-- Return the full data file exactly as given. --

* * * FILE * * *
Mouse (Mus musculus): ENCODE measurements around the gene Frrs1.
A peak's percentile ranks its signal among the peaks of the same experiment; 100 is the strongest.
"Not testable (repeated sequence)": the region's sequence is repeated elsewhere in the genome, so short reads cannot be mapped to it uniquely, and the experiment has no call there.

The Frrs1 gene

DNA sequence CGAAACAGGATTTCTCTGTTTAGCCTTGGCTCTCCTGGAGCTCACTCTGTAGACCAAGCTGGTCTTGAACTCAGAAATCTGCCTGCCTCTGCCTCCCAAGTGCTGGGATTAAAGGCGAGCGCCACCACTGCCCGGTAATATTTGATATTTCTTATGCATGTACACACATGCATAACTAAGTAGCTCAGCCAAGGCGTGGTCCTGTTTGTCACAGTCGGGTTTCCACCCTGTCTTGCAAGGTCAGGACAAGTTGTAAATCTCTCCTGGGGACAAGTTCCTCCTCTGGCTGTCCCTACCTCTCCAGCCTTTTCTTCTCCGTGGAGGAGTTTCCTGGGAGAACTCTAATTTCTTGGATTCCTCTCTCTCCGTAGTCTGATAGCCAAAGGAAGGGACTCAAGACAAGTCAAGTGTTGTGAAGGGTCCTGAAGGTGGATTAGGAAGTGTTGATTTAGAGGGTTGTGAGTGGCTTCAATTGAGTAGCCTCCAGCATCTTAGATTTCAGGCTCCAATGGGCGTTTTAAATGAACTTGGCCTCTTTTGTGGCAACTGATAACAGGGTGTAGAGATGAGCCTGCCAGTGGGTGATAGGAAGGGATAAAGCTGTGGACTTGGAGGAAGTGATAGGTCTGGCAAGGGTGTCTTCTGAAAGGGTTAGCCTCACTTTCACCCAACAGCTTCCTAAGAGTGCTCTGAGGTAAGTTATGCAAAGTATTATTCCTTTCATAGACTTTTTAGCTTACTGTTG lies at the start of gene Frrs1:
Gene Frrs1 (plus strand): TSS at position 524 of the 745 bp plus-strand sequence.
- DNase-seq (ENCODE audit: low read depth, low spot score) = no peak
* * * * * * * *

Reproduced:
Mouse (Mus musculus): ENCODE measurements around the gene Frrs1.
A peak's percentile ranks its signal among the peaks of the same experiment; 100 is the strongest.
"Not testable (repeated sequence)": the region's sequence is repeated elsewhere in the genome, so short reads cannot be mapped to it uniquely, and the experiment has no call there.

The Frrs1 gene

DNA sequence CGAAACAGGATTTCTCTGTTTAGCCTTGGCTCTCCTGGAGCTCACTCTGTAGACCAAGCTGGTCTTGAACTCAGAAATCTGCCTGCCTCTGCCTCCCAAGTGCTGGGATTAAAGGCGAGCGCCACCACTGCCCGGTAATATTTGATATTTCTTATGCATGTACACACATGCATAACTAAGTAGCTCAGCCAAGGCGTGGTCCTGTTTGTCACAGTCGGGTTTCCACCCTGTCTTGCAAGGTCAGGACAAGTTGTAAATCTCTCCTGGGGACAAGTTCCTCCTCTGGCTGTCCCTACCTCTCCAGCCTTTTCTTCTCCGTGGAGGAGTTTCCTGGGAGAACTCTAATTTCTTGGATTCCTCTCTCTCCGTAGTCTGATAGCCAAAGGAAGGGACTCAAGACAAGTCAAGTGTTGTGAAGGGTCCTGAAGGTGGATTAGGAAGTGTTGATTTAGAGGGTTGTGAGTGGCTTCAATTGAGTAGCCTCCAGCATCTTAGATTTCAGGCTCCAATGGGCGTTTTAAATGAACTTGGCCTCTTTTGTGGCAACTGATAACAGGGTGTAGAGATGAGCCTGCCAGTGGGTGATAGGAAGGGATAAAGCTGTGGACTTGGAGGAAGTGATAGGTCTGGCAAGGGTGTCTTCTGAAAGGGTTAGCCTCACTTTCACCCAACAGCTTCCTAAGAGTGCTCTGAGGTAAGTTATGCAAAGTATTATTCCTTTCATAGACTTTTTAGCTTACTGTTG lies at the start of gene Frrs1:
Gene Frrs1 (plus strand): TSS at position 524 of the 745 bp plus-strand sequence.
- DNase-seq (ENCODE audit: low read depth, low spot score) = no peak